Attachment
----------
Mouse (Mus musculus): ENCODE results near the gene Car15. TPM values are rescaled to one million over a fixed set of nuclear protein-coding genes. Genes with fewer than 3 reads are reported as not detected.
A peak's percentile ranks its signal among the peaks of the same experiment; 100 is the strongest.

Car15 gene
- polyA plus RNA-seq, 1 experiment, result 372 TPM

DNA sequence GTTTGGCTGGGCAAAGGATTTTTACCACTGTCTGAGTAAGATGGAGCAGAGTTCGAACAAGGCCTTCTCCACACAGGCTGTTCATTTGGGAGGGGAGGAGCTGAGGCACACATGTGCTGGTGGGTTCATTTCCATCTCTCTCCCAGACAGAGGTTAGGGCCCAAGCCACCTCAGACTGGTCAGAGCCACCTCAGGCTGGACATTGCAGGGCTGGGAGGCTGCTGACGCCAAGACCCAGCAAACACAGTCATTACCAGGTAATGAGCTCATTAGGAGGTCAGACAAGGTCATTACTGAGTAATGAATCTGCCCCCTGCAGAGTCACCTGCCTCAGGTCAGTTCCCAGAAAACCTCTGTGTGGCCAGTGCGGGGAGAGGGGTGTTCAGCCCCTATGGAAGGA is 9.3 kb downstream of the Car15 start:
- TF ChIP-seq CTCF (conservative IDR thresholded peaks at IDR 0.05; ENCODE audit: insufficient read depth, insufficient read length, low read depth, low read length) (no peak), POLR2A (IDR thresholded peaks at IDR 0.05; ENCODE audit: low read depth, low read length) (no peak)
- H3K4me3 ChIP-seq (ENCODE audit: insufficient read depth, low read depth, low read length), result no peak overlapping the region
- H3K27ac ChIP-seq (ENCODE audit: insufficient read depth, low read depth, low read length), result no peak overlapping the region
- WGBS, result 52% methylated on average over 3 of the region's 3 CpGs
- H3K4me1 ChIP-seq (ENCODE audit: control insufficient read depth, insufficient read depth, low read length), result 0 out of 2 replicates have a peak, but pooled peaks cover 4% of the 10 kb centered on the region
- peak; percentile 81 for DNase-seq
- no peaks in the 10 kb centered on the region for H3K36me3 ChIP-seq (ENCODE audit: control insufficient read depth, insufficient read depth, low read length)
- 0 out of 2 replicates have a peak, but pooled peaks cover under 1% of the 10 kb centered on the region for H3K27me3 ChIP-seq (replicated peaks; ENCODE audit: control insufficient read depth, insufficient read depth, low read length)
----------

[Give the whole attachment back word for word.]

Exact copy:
Mouse (Mus musculus): ENCODE results near the gene Car15. TPM values are rescaled to one million over a fixed set of nuclear protein-coding genes. Genes with fewer than 3 reads are reported as not detected.
A peak's percentile ranks its signal among the peaks of the same experiment; 100 is the strongest.

Car15 gene
- polyA plus RNA-seq, 1 experiment, result 372 TPM

DNA sequence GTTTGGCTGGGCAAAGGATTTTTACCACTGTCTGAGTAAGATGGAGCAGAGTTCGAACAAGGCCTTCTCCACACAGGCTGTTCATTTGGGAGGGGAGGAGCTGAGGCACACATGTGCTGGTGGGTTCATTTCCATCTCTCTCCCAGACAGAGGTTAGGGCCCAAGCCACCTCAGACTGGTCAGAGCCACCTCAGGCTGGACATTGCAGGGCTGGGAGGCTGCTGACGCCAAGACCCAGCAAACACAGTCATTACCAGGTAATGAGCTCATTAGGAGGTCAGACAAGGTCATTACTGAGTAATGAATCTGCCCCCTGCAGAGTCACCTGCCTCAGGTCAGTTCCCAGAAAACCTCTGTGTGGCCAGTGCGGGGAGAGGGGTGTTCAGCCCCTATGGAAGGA is 9.3 kb downstream of the Car15 start:
- TF ChIP-seq CTCF (conservative IDR thresholded peaks at IDR 0.05; ENCODE audit: insufficient read depth, insufficient read length, low read depth, low read length) (no peak), POLR2A (IDR thresholded peaks at IDR 0.05; ENCODE audit: low read depth, low read length) (no peak)
- H3K4me3 ChIP-seq (ENCODE audit: insufficient read depth, low read depth, low read length), result no peak overlapping the region
- H3K27ac ChIP-seq (ENCODE audit: insufficient read depth, low read depth, low read length), result no peak overlapping the region
- WGBS, result 52% methylated on average over 3 of the region's 3 CpGs
- H3K4me1 ChIP-seq (ENCODE audit: control insufficient read depth, insufficient read depth, low read length), result 0 out of 2 replicates have a peak, but pooled peaks cover 4% of the 10 kb centered on the region
- peak; percentile 81 for DNase-seq
- no peaks in the 10 kb centered on the region for H3K36me3 ChIP-seq (ENCODE audit: control insufficient read depth, insufficient read depth, low read length)
- 0 out of 2 replicates have a peak, but pooled peaks cover under 1% of the 10 kb centered on the region for H3K27me3 ChIP-seq (replicated peaks; ENCODE audit: control insufficient read depth, insufficient read depth, low read length)